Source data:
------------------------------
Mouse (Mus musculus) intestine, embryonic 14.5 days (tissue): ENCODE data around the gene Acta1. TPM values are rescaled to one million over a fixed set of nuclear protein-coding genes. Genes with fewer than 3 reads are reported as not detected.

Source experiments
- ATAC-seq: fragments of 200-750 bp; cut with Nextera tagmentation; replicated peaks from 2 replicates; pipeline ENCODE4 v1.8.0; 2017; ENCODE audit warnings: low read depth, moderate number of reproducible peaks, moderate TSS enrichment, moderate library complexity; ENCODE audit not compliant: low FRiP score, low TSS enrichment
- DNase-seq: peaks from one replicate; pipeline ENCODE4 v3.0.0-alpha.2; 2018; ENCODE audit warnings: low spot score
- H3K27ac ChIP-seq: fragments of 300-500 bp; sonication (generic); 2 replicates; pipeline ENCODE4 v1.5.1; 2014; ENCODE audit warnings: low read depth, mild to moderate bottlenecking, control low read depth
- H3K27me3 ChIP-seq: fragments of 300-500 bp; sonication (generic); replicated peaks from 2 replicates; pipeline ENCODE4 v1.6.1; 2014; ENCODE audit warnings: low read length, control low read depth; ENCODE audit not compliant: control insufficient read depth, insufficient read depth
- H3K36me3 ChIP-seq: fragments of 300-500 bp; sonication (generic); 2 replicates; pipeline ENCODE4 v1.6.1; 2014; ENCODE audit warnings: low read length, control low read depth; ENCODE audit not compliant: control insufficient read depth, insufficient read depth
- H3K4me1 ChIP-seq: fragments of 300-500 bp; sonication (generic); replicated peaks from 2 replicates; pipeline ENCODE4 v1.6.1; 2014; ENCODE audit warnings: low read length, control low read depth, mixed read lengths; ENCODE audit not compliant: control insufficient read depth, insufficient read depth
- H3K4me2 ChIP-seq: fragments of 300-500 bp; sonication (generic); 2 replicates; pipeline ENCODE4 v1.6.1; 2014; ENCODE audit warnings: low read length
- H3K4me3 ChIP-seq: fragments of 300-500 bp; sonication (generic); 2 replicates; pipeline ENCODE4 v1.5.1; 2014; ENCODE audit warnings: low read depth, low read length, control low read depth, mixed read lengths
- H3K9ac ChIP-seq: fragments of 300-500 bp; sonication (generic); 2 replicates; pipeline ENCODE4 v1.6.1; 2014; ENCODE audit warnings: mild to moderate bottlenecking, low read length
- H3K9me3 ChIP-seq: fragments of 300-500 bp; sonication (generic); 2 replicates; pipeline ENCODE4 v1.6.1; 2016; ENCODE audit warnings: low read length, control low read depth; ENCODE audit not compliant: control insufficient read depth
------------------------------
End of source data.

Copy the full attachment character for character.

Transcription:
Mouse (Mus musculus) intestine, embryonic 14.5 days (tissue): ENCODE data around the gene Acta1. TPM values are rescaled to one million over a fixed set of nuclear protein-coding genes. Genes with fewer than 3 reads are reported as not detected.

Source experiments
- ATAC-seq: fragments of 200-750 bp; cut with Nextera tagmentation; replicated peaks from 2 replicates; pipeline ENCODE4 v1.8.0; 2017; ENCODE audit warnings: low read depth, moderate number of reproducible peaks, moderate TSS enrichment, moderate library complexity; ENCODE audit not compliant: low FRiP score, low TSS enrichment
- DNase-seq: peaks from one replicate; pipeline ENCODE4 v3.0.0-alpha.2; 2018; ENCODE audit warnings: low spot score
- H3K27ac ChIP-seq: fragments of 300-500 bp; sonication (generic); 2 replicates; pipeline ENCODE4 v1.5.1; 2014; ENCODE audit warnings: low read depth, mild to moderate bottlenecking, control low read depth
- H3K27me3 ChIP-seq: fragments of 300-500 bp; sonication (generic); replicated peaks from 2 replicates; pipeline ENCODE4 v1.6.1; 2014; ENCODE audit warnings: low read length, control low read depth; ENCODE audit not compliant: control insufficient read depth, insufficient read depth
- H3K36me3 ChIP-seq: fragments of 300-500 bp; sonication (generic); 2 replicates; pipeline ENCODE4 v1.6.1; 2014; ENCODE audit warnings: low read length, control low read depth; ENCODE audit not compliant: control insufficient read depth, insufficient read depth
- H3K4me1 ChIP-seq: fragments of 300-500 bp; sonication (generic); replicated peaks from 2 replicates; pipeline ENCODE4 v1.6.1; 2014; ENCODE audit warnings: low read length, control low read depth, mixed read lengths; ENCODE audit not compliant: control insufficient read depth, insufficient read depth
- H3K4me2 ChIP-seq: fragments of 300-500 bp; sonication (generic); 2 replicates; pipeline ENCODE4 v1.6.1; 2014; ENCODE audit warnings: low read length
- H3K4me3 ChIP-seq: fragments of 300-500 bp; sonication (generic); 2 replicates; pipeline ENCODE4 v1.5.1; 2014; ENCODE audit warnings: low read depth, low read length, control low read depth, mixed read lengths
- H3K9ac ChIP-seq: fragments of 300-500 bp; sonication (generic); 2 replicates; pipeline ENCODE4 v1.6.1; 2014; ENCODE audit warnings: mild to moderate bottlenecking, low read length
- H3K9me3 ChIP-seq: fragments of 300-500 bp; sonication (generic); 2 replicates; pipeline ENCODE4 v1.6.1; 2016; ENCODE audit warnings: low read length, control low read depth; ENCODE audit not compliant: control insufficient read depth